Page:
But Everley points out that studies have shown that fracking actually helps reduce carbon dioxide emissions. He says fracking should also continue because it provides jobs and energy security. Slottje, however, says fracking should be stopped permanently.

    You May Like

    California Republicans Mull Choices in Presidential Race

    Ted Cruz tells state's Republican Convention delegates campaign will be 'battle on the ground, district by district by district,' ahead of June 7 primary

    Video Kurdish Football Team Helps War-Torn City Cope

    With conflict still raging across much of Turkey’s predominantly Kurdish southeast, many Kurds are trying to escape turmoil by focusing on success of football team Amedspor

    South African Company Designs Unique Solar Cooker

    Two-man team of solar power technologists introduces Sol4, hot plate that heats up so fast it’s like cooking with gas or electricity

    This forum has been closed.
    Comment Sorting
    Comments
         
    by: Maeda Atsukoh from: AKB, TKO
    May 04, 2014 7:17 PM
    If you say stop tracking, you should stop using energy that produced by these technologies and go back to the old life using woods for energy !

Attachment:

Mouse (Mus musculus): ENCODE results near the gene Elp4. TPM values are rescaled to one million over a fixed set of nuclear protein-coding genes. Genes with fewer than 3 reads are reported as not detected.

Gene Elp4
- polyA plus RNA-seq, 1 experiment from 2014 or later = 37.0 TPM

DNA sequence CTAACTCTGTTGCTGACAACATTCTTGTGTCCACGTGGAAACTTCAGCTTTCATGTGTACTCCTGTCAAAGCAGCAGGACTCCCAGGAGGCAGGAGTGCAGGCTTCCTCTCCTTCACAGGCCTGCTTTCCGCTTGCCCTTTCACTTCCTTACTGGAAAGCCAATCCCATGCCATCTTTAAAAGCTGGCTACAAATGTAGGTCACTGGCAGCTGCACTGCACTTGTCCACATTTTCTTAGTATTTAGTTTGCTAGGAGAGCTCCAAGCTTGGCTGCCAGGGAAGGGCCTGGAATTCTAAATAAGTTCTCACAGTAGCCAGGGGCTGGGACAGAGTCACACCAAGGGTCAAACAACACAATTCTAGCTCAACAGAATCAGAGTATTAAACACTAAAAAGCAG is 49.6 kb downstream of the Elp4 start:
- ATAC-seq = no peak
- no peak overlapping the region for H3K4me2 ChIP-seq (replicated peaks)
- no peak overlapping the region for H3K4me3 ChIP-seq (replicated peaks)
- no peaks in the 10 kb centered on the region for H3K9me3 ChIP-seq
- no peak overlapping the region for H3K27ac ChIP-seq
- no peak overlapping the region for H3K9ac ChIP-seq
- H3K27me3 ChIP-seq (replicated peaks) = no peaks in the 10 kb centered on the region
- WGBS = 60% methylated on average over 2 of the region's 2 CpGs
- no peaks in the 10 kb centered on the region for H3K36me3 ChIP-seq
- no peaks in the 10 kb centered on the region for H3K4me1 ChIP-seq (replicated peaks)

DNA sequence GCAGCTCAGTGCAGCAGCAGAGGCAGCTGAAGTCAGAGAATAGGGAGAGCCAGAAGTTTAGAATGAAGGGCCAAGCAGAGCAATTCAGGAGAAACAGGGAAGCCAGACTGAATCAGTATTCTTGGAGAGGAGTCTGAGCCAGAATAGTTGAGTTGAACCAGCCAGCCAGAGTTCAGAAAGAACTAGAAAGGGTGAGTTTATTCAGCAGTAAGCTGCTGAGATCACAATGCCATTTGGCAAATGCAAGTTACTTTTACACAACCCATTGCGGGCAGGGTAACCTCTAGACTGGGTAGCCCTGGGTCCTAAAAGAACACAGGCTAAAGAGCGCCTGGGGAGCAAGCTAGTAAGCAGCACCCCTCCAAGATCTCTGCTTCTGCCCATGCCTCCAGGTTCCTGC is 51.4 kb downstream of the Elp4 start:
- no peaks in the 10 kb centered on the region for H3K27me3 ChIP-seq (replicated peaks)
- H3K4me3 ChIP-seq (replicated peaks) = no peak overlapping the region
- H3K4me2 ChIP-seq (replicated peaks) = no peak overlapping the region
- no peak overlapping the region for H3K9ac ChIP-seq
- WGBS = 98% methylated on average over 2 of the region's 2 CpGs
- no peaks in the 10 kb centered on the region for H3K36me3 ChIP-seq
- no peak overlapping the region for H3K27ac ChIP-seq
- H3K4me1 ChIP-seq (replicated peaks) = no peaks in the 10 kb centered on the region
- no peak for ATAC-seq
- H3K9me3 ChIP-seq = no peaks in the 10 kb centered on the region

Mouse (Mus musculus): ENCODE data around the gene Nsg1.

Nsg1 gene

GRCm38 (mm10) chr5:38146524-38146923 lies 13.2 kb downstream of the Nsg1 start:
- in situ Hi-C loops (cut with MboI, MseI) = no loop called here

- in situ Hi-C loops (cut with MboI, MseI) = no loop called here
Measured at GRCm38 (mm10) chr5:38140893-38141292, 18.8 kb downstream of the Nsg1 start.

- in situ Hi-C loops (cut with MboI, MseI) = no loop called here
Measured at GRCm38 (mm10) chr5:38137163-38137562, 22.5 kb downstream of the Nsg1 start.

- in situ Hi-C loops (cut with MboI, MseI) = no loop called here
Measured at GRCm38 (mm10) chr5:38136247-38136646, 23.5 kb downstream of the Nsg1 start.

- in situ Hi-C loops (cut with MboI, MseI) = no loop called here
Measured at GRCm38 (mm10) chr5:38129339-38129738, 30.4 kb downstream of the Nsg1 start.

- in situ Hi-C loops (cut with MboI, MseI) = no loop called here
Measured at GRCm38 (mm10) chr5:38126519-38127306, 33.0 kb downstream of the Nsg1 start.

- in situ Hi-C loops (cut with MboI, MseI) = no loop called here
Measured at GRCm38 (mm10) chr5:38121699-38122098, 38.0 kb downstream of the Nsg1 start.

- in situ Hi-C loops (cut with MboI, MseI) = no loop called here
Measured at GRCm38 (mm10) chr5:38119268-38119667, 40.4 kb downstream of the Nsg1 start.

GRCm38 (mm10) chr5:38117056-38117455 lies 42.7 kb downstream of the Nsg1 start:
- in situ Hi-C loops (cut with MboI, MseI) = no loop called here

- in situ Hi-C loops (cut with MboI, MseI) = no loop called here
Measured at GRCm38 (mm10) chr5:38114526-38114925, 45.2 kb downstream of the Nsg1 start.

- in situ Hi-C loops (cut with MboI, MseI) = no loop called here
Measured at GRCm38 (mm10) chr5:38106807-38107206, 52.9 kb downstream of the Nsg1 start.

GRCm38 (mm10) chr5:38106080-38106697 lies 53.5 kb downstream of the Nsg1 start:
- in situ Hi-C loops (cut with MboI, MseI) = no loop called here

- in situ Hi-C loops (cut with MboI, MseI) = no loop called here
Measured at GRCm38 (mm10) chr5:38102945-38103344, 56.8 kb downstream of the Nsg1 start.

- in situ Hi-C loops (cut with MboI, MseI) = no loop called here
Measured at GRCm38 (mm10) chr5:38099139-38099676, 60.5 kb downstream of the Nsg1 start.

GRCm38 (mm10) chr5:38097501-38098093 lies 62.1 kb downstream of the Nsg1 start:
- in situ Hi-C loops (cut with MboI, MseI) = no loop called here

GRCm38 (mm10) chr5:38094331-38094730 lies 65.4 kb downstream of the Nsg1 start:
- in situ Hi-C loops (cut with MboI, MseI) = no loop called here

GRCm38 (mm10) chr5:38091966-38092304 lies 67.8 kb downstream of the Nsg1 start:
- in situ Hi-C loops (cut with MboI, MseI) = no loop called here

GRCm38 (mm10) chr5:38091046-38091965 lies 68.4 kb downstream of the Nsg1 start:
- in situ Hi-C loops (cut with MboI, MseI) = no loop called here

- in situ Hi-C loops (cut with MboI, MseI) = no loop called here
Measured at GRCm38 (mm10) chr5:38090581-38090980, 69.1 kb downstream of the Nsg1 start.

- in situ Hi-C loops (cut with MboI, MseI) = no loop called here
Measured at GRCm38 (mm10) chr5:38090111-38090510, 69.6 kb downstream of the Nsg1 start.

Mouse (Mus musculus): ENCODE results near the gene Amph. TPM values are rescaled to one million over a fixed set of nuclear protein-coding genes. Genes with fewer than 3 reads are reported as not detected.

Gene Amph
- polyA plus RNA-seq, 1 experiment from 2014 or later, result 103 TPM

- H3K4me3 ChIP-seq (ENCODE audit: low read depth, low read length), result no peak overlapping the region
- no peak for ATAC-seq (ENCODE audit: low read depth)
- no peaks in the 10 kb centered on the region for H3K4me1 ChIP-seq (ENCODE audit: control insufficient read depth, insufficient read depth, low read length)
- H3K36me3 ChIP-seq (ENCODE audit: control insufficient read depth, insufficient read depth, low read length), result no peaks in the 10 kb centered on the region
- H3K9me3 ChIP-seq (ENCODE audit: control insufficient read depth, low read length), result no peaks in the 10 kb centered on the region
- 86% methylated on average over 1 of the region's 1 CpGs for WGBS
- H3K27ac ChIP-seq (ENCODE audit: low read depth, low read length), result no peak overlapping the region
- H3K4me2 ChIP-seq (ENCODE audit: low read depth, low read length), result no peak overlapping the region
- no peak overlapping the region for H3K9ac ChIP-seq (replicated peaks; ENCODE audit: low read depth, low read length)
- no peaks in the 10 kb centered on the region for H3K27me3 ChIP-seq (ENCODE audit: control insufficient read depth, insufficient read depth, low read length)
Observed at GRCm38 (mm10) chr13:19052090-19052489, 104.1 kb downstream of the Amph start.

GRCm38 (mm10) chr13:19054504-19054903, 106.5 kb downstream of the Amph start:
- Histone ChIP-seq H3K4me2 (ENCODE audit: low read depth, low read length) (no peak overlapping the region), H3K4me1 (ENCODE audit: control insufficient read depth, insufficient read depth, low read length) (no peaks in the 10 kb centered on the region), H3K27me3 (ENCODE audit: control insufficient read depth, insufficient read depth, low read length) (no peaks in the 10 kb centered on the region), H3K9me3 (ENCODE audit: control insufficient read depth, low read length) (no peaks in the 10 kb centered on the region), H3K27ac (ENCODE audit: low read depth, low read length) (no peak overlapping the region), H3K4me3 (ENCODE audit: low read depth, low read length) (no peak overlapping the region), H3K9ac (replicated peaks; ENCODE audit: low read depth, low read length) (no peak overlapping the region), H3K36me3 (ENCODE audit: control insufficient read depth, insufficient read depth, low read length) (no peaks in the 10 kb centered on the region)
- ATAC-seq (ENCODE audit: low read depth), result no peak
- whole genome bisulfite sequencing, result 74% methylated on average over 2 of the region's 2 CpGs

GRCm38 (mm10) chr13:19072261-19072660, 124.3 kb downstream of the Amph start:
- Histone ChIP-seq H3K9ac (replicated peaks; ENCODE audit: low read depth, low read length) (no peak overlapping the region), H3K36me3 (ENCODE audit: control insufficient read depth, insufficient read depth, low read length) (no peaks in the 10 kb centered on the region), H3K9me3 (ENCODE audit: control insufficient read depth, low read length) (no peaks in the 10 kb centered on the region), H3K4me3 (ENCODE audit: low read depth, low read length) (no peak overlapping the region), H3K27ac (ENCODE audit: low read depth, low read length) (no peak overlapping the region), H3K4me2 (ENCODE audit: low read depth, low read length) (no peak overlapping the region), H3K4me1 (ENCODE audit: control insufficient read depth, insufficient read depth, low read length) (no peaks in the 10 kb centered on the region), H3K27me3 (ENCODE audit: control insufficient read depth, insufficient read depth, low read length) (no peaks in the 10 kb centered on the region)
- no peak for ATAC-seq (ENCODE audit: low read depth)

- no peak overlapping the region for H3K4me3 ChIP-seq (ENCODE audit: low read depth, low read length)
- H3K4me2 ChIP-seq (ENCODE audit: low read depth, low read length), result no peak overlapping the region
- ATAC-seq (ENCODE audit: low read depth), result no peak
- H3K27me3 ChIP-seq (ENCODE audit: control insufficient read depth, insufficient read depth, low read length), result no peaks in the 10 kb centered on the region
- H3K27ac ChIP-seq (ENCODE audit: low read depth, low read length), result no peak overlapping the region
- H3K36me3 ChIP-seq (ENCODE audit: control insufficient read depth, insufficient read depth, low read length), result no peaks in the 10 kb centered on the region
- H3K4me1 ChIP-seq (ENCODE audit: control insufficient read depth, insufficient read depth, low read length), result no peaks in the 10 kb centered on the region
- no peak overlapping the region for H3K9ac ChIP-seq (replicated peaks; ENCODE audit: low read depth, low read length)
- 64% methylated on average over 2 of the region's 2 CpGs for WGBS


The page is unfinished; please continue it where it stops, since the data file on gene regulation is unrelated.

by: andrewborovskikh@gmail.co
    May 04, 2014 12:23 PM
    Carry on, Stottje! I hear the US national economy builds up energy supply from renewable sources one per cent annually under Barack Obama. Carry on! This is the right way for the whole humanity. As for jobs: Those who think fracking provides good jobs, – it’s over the left: it provides junk jobs only. Those who still are deluded, mind the Russia and other mining economies’ example please: the prevailing extractive industries establish the extremely low wages-background in the whole mining economy. Oil and gas profits flow even past those workers who work at the rigs. Simple labor is always low-paid! And under this low-wages background, even the programmers and engineers with car-making companies are underpaid in the country, even though the Russian government does have the good will to buoy up the common-people wages. Sure, extractive industries in the US are far from creating the wages background in the whole economy, and yet they pose danger even here.
    Still one thing: people are still better then they are commonly thought. A car powered by the rooftop solar panel is going to be pretty expensive as yet. And yet it poses a yam-yam even for a common employee: BECAUSE IT DOES NOT SPOIL THIS PLANET. Believe me, it’s not a joke. It’s still one catalyst for this national economy, or it’s going to be the one soon.